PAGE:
De Profundis: Speaking of Music
Thursday, October 29, 2015
Roy Barnett Recital Hall, Music Building (6361 Memorial Road)
$15 Adults | $10 students
Available online at or by phone at 604.822.2697 or in-person at the Chan Centre Ticket Office


In advance of the De Profundis performance, the Library chatted with Dr. Terence Dawson (School of Music) and Dr. Gregory Mackie (Department of English) about the joint collaboration and inspiration behind the event.

Dr. Terence Dawson (School of Music)WITH DR. TERENCE DAWSON

What is inspiring about performing this piece given the context of the Wilde letters?

Dr. Dawson: The inspiration in performing the piece comes from the necessity to immerse oneself in Wilde’s desperate situation. This situation led [Oscar] Wilde to pen the words of his letter to Lord Alfred Douglas. One can only hope that Wilde’s experience of intense sufferings were somewhat eased by his expressions of sorrow, loss, madness and even hopefulness. His physical situation, which was his “plank bed, loathsome food, hard ropes, harsh orders, dreadful dress, silence, solitude and shame…”, he tried to transform into a “spiritual experience” and a “spiritualising of the soul”. Perhaps this alone saved him from insanity. 

How did the collaboration with Dr. Gregory Mackie arise?

I wanted to hear Greg’s opinions as a Wildean scholar who would shed some light on this journey. I read of the UBC Library acquisitions of Wilde manuscripts and it was as though Wilde himself dropped this opportunity right in front of me at the time I was preparing for my first performance of the work in March 2015. The panel discussion was a natural fit, as was the participation of my colleague in the School of Music, David Metzer.

What would you like the audience to walk away with at the conclusion of this performance?

I hope the audience will understand that Rzewski’s expressive music is driven by Wilde’s words. The fusion of the two elements of music and text is much like the pairing of Schubert and Goethe; one cannot imagine a more perfect union. Performing the work is a journey for me as a pianist, and I hope the audience will walk away having felt like they have experienced a kind of journey themselves.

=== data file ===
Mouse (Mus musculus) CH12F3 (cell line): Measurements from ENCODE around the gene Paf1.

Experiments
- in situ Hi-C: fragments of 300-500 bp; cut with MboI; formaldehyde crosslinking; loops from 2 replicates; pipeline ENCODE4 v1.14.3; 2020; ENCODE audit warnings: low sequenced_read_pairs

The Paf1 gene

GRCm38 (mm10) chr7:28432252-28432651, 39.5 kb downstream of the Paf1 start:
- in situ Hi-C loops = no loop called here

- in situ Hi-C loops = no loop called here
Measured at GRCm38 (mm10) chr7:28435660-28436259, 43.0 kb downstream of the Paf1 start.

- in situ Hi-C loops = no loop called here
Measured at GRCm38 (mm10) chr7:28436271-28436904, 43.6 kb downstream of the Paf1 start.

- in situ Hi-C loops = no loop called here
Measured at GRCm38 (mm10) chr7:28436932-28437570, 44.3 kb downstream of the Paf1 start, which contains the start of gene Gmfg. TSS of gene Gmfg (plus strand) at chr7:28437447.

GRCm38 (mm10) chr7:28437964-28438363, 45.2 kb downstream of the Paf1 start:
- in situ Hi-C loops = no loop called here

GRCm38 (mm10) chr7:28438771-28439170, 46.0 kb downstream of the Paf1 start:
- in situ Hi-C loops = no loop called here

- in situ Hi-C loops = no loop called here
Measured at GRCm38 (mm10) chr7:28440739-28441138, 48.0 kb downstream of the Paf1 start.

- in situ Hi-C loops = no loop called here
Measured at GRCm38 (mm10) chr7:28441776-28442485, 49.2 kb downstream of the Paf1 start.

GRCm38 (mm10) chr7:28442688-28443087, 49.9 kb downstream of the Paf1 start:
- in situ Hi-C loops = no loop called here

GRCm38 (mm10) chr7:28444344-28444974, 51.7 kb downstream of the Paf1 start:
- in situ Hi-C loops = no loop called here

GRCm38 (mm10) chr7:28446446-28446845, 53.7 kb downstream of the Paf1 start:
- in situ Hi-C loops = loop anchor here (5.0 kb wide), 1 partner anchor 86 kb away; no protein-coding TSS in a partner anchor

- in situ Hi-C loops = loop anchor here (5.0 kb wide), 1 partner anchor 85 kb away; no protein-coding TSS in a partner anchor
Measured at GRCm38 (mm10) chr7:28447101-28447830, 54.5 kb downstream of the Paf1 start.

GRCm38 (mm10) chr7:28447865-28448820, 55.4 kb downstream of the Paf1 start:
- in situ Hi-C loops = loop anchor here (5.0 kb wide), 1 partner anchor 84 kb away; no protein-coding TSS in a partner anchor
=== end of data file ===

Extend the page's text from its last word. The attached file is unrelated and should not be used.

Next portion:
Dr. Gregory Mackie (English)WITH DR. GREGORY MACKIE

How do Oscar Wilde’s letters during his imprisonment shed light into his life as an unconventional playright/author?

Dr. Mackie: De Profundis is actually one long (very long) letter. The title (“out of the depths”) was added by Wilde’s literary executor after the writer’s death. Wilde actually called it “Epistola: In Carcere et Vinculis” (Letter from Prison and in Chains). It’s his most autobiographical work, by far, and it’s largely the source of the legend of Wilde as the suffering martyr – a fatally misunderstood champion of art and beauty. It gives us a lot of information about Wilde’s life during the years leading up to his scandalous downfall in the trials of 1895. Wilde wrote it to Lord Alfred Douglas, his sometime lover. Douglas had goaded Wilde into launching the libel suit that ended in spectacular failure with Wilde being imprisoned for “gross indecency”- basically homosexuality.

How much does the letter provide a glimpse of the constraints of Victorian conceptions about homosexuality?

The letter doesn’t have all that much to say, specifically, about Victorian conceptions of homosexuality — it alludes to these things more indirectly, and instead offers up a more universal condemnation of injustice and oppression. It’s a very emotive, philosophical, and expressive piece, because Wilde is trying to make meaning from his abject humiliation and suffering – to extract something from the wreck of his life. The conditions under which it was written are also mind-blowing: Wilde was permitted to write only a certain amount per day over several weeks, and he demonstrates total recall of a great number of literary works, including his own.

Congratulations to the GSS cIRcle Open Scholar Award winners for October 2015!

The Open Scholar Award rewards non-thesis work from UBC Vancouver graduate students twice per year. The most recent winners include Paul Liu, an MSc graduate student from the UBC Department of Computer Science, and Monica L. P. Lytwyn, who completed her MEd in Early Childhood Education at UBC earlier this year.

Liu’s entry, “An exploration of matrix equilibration,” is an article submitted to cIRcle in September. Lytwyn’s entry, “Co-creating a pedagogical support document to support meaningful curriculum and enhanced quality,” is a paper completed for her degree requirements. Both of their items are now publicly available in cIRcle, meaning researchers from around the globe can access it.

Graduate students are encouraged to submit their non-thesis work to cIRcle – this can include essays, papers, presentations (including posters), and video and audio based projects.

The award is a lottery based system, randomly selecting items submitted to cIRcle during the previous 6 month period. Four awards are given per annum, two in April and two in October. cIRcle, launched by the Library in 2007 to showcase and preserve UBC’s research and teaching materials, is ranked as the top repository in Canada. It also is ranked 14th in North America and 44th globally.

The next award submission deadline is March 26, 2016.

For more information about the award, visit the cIRcle website

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